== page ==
Every homeowner has their list of home improvement projects. Some are smaller do-it-yourself items like painting the shed or adding raised garden beds, while other projects like kitchen remodels and adding a three-season porch might require hiring professionals.
Home improvement projects can be for aesthetic and/or practical purposes. Perhaps your family has expanded and you need to add square footage to increase comfort, or perhaps you’ve grown tired of the stained cabinets and double-basin sink in the kitchen.
This is the exciting and stressful – and, of course, expensive – part of owning a home.
Whatever your motivation or whatever the size of your home improvement project, it’s important to know that home upgrades add value to your home in meaningful ways, and, though some projects can be very costly, the overall return on your investment can make your additions and improvements seem a lot more affordable in the long run.
Today I thought it might be helpful to go over some of the numbers on various projects to give you a better idea on potential investment returns. As we’ll see, bigger headaches and invoices don’t always mean bigger returns.
Of course, you should never see your home simply as an investment, and additions and renovations on your house shouldn’t be seen only as investment opportunities.
Still, having a good idea on the true value of certain home improvement projects can help you prioritize your list of to-dos and give you a more accurate idea of their true costs.
Let’s start with adding a garage. This is a common addition many homeowners consider. Garages are a great addition to any home, especially here in New England. The luxury of keeping your car sheltered from the elements, and the additional storage space is very appealing, which is why garages add significant value to a house at resale.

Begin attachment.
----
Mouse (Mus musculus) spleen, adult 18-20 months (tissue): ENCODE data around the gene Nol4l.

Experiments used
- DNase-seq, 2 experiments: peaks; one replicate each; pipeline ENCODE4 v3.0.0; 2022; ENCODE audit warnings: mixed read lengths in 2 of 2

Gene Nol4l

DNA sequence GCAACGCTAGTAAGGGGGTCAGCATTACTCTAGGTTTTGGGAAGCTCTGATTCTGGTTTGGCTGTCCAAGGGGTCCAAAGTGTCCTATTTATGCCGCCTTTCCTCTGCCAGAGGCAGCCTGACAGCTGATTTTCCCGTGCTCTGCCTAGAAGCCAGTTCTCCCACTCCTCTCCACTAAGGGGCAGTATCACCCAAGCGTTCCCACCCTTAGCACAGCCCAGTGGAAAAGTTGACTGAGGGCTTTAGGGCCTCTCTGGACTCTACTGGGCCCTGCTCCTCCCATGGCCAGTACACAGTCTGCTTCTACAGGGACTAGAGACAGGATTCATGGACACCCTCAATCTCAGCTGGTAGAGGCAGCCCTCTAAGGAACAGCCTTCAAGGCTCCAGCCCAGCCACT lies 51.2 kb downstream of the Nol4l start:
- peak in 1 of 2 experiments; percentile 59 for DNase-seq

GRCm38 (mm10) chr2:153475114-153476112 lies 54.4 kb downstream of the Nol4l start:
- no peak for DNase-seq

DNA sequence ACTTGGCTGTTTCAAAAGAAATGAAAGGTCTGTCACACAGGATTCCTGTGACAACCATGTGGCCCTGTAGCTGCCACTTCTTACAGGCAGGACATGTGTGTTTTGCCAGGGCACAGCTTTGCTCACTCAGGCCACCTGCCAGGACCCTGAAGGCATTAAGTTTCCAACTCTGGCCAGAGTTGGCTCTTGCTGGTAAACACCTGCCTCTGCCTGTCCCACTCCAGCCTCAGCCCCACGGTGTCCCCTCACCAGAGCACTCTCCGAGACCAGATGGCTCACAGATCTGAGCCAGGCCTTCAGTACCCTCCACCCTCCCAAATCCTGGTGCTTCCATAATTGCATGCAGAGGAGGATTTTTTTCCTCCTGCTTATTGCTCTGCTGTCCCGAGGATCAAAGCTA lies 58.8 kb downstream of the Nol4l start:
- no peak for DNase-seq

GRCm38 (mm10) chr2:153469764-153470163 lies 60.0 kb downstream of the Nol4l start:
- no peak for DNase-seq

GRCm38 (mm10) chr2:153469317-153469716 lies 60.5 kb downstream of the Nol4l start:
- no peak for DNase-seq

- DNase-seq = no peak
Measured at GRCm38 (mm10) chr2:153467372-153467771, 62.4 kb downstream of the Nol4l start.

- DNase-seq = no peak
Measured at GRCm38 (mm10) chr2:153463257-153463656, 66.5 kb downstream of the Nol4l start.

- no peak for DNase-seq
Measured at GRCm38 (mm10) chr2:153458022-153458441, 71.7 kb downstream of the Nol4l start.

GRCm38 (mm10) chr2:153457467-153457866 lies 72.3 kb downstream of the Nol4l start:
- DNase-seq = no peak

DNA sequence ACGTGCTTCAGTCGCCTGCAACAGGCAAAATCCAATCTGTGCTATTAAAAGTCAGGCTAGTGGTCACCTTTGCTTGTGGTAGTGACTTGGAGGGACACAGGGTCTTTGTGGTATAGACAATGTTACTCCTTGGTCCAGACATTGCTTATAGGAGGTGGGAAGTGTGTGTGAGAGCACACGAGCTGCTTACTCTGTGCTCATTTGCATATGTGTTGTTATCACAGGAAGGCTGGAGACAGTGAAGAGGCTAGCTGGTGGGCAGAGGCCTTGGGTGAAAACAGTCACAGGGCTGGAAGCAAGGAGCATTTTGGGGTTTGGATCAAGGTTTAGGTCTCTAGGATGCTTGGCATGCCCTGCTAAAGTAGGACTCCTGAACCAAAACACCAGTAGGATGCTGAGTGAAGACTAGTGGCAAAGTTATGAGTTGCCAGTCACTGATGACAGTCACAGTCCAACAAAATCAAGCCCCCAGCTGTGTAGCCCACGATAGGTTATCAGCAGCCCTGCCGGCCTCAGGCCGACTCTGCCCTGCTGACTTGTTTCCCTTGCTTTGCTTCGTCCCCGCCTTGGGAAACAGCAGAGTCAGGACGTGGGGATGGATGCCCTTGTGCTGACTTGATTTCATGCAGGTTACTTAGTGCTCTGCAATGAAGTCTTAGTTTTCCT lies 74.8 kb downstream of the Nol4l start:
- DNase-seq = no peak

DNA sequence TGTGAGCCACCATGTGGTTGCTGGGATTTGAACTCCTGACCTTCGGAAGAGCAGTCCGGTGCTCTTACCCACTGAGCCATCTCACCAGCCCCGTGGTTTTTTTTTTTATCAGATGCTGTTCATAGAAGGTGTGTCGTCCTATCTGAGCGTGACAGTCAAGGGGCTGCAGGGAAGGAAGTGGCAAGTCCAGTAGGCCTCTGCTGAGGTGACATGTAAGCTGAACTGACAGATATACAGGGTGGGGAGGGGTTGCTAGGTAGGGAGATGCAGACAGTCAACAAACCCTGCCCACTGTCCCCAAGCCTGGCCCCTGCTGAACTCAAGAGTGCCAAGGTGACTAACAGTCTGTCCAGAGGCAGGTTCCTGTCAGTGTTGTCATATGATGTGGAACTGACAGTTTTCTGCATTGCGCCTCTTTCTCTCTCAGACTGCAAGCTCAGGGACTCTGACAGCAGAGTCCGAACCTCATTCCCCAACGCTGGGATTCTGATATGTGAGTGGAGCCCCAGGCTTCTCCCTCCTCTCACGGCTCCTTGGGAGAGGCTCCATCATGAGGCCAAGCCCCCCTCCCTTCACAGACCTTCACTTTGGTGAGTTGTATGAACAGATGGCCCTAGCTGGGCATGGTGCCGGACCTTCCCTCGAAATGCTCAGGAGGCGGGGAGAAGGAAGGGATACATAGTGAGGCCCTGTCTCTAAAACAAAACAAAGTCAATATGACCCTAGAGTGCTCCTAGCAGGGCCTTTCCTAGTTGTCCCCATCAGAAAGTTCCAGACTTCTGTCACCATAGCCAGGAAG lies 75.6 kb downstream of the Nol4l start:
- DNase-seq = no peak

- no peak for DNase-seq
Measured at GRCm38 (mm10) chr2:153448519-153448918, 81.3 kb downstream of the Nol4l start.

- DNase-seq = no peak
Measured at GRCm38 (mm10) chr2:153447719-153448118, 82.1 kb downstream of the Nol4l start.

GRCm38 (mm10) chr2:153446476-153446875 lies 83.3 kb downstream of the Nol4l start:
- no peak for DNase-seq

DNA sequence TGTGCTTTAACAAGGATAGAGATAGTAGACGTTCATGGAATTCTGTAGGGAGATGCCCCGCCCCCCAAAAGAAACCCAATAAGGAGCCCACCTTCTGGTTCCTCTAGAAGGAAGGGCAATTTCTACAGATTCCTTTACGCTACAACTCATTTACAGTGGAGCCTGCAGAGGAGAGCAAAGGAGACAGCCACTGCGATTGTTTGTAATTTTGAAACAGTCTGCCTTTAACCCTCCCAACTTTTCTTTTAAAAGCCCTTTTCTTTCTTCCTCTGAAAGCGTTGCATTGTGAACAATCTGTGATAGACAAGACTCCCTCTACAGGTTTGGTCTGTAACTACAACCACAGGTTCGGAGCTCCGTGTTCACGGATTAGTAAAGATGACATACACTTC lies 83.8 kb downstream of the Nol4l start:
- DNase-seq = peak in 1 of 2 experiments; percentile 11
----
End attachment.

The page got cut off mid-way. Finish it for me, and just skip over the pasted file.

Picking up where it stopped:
According to PocketSense, the addition of a garage has on average an 81% return on your investment. That means that more than $4 out of every $5 you spend on adding a garage will come back to you in added value to your home.
Renovating your kitchen is another common home improvement project. Updating and upgrading your kitchen can be one of the easiest ways to add good value to your home. The kitchen is often the most important room during a home sale. Most home buyers strongly prioritize the condition and layout of the kitchen when looking for a place.
Ramsey Solutions estimates the return of investment on a kitchen remodel is around 51%.
Perhaps you’ve outgrown your home but would rather build out or up than go through the hassle of buying and moving into a new house.
Adding square footage also adds considerable value to your home. Though expansions can be expensive, every 1,000 square feet added to your home increases a property’s value by 30%, according to a study conducted for the National Association of Realtors.
That’s a sizable increase in home value. As a word of warning, additions – whether adding a room off the first floor, adding rooms to the basement, or building a second floor – are very costly, can be time-consuming and require lots of patience throughout the process. But it’s reassuring to know that your perseverance will be worth it in the end.
Adding a sunroom might be a more affordable option for some. Three-season porches also help add value. You can expect to recoup around 50% of the cost for building a sunroom when you sell your home.
A more modest project with a big upside on your return of investment would be to add a bathroom out of the existing square footage in your home. Opendoor.com reports that adding a bathroom in your home can increase your home’s value by as much as 5.7%.
While I don’t advocate for homeowners to constantly crunch numbers to see how they might optimize their home values, home improvement projects are a necessary part of owning property.
Of course, your home is more than property, more than a commodity to be bought and sold. I hope your list of home improvements are based on making your house into the home of your dreams.
But you should feel reassured knowing that the money you’re putting into these projects – all the time and sweat poured into the process of perfecting your home – adds not only intrinsic value but actual, quantifiable value to your home’s overall worth.
If you’ve made recent renovations or additions and would like to know how they’ve helped increase the value of your home, please reach out to me for a free marketing analysis!